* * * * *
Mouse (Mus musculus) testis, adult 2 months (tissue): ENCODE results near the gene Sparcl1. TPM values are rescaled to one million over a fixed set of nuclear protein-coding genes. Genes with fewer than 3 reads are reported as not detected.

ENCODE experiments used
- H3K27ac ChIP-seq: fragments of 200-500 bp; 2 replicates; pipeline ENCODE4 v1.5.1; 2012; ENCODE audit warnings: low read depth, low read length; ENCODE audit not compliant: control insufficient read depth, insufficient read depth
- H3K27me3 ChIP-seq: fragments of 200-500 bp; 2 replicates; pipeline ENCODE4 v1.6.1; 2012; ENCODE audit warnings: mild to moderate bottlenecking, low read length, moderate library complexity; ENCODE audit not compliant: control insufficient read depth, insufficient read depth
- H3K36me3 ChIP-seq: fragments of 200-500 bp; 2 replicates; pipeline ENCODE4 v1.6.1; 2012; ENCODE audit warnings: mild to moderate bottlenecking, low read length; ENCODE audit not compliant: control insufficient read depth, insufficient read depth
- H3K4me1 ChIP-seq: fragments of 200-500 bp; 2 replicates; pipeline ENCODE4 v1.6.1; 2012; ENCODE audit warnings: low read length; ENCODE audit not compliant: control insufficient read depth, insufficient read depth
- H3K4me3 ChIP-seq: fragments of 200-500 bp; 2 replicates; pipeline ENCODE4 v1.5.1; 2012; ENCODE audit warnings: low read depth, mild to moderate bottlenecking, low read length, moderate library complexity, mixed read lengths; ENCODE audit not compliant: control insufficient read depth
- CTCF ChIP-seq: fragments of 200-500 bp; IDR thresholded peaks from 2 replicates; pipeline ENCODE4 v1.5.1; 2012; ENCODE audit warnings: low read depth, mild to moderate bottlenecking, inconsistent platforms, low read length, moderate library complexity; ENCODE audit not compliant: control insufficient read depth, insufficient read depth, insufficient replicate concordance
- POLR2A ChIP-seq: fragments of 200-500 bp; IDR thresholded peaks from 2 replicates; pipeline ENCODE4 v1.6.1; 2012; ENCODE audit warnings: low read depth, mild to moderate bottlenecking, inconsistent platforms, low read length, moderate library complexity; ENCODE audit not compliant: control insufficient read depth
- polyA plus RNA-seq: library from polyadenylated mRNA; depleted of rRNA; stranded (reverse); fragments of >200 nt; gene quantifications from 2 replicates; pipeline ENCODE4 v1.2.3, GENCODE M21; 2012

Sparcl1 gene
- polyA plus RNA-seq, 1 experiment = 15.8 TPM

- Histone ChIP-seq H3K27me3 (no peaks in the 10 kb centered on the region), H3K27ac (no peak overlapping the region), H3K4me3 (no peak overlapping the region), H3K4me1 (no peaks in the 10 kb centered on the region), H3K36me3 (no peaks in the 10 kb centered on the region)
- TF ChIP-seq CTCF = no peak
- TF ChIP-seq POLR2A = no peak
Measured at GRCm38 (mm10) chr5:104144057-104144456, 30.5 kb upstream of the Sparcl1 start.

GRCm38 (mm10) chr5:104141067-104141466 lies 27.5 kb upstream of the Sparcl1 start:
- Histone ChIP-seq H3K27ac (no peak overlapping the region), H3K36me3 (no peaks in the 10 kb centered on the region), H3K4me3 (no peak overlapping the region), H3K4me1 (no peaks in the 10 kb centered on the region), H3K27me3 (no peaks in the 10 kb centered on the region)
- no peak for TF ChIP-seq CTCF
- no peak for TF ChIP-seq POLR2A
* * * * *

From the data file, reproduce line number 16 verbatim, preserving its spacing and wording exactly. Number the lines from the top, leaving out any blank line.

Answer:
Measured at GRCm38 (mm10) chr5:104144057-104144456, 30.5 kb upstream of the Sparcl1 start.